A second major development that rejuvenated ecology was the formation of technological and statistical tools engendering broad-scale synthetic research. Suddenly the search for general explanations – Lawton’s most piercing criticism - became more common and more successful. With the advent of on-line databases, meta-analytic procedures and centers (e.g., the National Center for Ecological Analysis and Synthesis) that foster synthetic research, ecologists routinely test hypotheses that transcend local idiosyncrasies. Often, the capstone publication on a particular hypothesis is no longer a seminal experiment, but rather a meta-analysis that is combines all the available information to assess how strongly and how often a particular mechanism affects patterns.

While these theoretical and technological developments have been essential ingredients in this ecological rejuvenation, there has also been a subtle shift the philosophical approach to what it is ecological theory can and should do. Criticism in the 1990’s (e.g., Peters 1991 ‘A Critique for Ecology’) centered on the inability of ecological theory to make accurate predictions. The concept of science common in ecology in the 1990’s was that a rigorous, precise science (i.e., with laws) results in the ability to accurately predict species composition and species abundances given a set of mechanisms. This view of ecological science has been criticized as simplistic ‘physics-envy’ (e.g., see Massimo Pigliucci’s PhD dissertation ‘Dangerous habits: examining the philosophical baggage of biological research’published by the University of Tennessee in 2003). The subtle philosophical change has been a move from law=prediction to law=understanding. This is as true for physics as it is for ecology. We don’t expect a physicist to predict precisely where a falling feather will land, but we do expect to totally understand why it landed where it did based on fundamental processes. (for more on the contrast of prediction and understanding, see Wilhelm Windelband’s nomothetic and idiographic knowledge)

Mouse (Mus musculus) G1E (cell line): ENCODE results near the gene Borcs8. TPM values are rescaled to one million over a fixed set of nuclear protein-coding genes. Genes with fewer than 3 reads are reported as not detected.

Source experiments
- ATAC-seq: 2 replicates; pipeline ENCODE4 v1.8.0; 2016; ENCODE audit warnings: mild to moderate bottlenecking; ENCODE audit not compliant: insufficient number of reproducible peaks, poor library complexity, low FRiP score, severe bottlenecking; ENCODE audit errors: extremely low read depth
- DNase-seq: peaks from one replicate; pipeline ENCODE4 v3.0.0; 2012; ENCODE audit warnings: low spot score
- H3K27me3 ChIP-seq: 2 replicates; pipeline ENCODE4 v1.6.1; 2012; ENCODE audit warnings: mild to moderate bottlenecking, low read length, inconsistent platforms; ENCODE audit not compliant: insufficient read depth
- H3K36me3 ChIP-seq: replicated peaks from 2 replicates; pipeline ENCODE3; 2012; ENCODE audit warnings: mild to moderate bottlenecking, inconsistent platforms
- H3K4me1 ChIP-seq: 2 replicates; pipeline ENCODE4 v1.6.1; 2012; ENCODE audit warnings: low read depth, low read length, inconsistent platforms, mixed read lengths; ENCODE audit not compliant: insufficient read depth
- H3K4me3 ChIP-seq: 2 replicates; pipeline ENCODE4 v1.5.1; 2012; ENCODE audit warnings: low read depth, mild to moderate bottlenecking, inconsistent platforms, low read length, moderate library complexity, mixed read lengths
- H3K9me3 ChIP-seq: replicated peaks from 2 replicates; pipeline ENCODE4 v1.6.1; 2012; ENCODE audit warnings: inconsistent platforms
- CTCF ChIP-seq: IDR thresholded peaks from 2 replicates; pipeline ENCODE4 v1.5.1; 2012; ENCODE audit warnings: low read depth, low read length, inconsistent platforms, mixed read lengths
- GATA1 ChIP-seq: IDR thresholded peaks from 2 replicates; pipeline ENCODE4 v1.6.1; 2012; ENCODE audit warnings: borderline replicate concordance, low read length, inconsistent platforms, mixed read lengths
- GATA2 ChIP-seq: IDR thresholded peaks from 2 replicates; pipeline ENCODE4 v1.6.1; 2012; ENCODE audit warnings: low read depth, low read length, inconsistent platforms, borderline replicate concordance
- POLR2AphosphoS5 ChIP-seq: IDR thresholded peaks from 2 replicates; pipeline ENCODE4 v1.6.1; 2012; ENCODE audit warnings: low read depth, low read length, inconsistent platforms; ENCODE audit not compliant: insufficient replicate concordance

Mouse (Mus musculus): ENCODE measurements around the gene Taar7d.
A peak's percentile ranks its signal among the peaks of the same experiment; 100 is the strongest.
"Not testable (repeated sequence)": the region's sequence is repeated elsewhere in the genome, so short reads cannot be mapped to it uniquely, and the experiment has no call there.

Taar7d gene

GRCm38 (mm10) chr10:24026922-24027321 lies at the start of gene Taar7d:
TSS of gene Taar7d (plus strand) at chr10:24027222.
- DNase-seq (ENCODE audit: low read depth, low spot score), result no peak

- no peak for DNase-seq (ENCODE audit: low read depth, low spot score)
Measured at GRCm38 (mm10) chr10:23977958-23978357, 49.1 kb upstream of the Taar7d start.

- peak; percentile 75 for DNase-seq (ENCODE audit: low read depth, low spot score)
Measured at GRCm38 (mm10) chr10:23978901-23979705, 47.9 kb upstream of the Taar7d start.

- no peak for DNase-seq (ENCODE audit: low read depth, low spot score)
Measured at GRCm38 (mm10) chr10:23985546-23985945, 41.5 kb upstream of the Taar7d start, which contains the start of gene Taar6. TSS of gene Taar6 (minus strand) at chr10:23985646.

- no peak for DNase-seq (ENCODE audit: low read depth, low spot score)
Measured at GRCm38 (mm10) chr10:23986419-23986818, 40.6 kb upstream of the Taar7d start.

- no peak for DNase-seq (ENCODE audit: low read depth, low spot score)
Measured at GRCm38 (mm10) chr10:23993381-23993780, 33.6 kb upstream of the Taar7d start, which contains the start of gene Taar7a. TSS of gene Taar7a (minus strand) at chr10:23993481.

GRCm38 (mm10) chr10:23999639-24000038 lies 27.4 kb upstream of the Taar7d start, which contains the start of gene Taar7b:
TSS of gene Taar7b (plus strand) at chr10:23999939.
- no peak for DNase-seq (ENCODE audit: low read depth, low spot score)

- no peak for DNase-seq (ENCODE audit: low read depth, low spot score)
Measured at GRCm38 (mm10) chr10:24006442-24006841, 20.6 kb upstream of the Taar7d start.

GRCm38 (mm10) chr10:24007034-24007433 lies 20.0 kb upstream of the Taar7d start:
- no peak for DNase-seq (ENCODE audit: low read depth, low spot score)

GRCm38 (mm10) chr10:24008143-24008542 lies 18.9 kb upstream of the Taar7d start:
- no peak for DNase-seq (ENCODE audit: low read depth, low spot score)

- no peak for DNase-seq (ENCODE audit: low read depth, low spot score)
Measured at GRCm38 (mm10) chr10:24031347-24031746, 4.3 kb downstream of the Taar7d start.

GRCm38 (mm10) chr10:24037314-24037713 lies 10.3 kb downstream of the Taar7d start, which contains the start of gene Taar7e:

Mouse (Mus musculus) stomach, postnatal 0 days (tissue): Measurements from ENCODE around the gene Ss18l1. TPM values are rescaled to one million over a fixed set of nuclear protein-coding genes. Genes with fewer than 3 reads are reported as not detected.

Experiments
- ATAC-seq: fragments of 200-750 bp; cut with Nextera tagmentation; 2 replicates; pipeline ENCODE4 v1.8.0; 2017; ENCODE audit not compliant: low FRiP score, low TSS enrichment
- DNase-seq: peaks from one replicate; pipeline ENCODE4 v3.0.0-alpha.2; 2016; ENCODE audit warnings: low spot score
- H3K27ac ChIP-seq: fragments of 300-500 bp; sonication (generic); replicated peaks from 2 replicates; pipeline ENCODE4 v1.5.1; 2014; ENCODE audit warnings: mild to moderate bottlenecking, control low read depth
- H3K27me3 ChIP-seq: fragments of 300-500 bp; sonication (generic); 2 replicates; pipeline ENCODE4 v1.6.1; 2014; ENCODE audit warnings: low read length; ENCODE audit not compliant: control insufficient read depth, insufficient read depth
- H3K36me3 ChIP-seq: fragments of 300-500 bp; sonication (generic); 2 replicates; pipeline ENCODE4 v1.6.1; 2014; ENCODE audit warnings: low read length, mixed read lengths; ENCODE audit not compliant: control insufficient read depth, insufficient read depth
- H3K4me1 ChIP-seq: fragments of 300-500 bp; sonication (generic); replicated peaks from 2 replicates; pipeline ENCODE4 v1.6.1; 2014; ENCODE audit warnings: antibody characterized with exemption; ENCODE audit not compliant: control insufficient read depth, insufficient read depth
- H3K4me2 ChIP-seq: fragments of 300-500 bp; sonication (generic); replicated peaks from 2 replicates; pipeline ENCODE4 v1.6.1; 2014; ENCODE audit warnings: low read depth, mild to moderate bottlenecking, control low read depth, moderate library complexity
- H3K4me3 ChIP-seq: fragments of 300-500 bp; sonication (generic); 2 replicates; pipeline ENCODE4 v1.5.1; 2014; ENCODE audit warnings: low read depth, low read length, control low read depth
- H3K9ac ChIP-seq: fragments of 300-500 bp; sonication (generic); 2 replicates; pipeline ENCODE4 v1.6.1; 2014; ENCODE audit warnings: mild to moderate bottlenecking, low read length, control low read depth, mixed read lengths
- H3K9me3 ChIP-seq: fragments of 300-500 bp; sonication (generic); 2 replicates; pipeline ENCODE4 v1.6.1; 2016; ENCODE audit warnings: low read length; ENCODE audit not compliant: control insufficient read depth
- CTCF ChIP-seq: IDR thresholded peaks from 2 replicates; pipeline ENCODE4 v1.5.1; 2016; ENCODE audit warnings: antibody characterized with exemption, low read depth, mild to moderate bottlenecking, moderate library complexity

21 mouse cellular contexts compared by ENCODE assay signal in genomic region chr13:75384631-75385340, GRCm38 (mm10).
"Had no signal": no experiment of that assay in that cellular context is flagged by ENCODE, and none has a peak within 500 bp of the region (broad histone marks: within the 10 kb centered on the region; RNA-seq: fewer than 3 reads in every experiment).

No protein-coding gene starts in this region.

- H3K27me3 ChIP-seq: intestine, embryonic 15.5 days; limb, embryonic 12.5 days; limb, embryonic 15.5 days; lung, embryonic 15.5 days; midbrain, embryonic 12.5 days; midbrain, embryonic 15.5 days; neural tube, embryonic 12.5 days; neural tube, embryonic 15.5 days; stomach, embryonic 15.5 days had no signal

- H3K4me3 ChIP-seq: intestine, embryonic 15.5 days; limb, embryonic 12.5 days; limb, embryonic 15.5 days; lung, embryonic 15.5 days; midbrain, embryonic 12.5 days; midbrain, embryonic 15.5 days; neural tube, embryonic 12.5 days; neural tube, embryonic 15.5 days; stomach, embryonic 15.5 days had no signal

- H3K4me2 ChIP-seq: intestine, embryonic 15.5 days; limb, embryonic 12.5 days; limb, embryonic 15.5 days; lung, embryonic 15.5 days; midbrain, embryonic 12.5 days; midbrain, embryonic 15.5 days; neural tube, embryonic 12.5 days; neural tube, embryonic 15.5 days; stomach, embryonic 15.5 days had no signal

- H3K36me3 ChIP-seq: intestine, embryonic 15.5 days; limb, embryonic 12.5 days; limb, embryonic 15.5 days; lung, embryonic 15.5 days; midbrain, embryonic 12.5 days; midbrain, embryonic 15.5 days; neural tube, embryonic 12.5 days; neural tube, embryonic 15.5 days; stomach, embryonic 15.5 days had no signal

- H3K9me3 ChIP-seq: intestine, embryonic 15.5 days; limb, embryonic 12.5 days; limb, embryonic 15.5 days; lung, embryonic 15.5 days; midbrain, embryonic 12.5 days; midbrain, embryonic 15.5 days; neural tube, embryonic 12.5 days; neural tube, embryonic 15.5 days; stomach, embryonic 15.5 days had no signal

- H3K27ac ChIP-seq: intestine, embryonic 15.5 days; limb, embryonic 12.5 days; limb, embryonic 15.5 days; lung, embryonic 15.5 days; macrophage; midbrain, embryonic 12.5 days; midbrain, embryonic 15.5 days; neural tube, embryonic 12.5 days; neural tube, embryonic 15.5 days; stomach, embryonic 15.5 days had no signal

While the feather example above is simplistic, it is telling. In reality a physicist can produce probability contours of where the feather is likely to land, which could be very focused on a calm day or broad on a windy one. This is exactly what ecologists do. Once they understand how differing mechanisms come together to shape diversity, they make probabilistic predictions about the outcome of a set of known mechanisms.

Ecology today is as vibrant as ever. This is not a result of finding new laws that proved Lawton incorrect. Rather, ecologists now have a more sophisticated understanding of how various mechanisms operate in concert to shape diversity. Moreover, conceptual, technological and philosophical revolutions have fundamentally changed what ecologists do and what they are trying to explain. It is a great time to be an ecologist.

Lawton, J. H. (1999). Are there general laws in ecology? Oikos, 84(2), 177-192.

By Marc Cadotte and Caroline Tucker

Sunday, December 18, 2011

holiday caRd

I wasn't planning on making any more "caRds", but since I received a number of requests, find below a holiday card from the EEB & flow. For optimal viewing, perhaps throw some Jingle Bells on in the background.

This code relies heavily on the rgl package in R. Be sure to run the first line of code to install this package if you don't already have it. 

###holiday caRd

#install "rgl" package if necessary:

#load library


##Plot card
text3d(matrix(c(0.54,-100,300),ncol=3),text="Happy Holidays",font=5,cex=1.9,color="darkred",adj=c(0.5,1))
text3d(matrix(c(0.54,75,-780),ncol=3),text="a Happy New Year",font=5,cex=1.9,color="darkred",adj=c(0.5,1))

##Play card
for(i in 1:10){
plot3d(X,Y,Z,col=c("yellow","red"),type="s",radius=4,add=TRUE) } }
text3d(matrix(c(0,140,-900),ncol=3),text="From the EEB & Flow",font=1,cex=1.0,color="darkgreen",adj=c(0.5,1))

##The rgl device window allows you to use your mouse to manipulate the plot in 3-dimensions, so feel free to do so before closing it.

You can also access the script here.

Thursday, December 1, 2011

What should be the basic unit of community ecology, 2011.

Why intraspecific variation matters in community ecology Bolnick et al. 2011, Trends in Ecology and Evolution.

Intraspecific variation in gastropod
shell morphology (Goodrich 1934).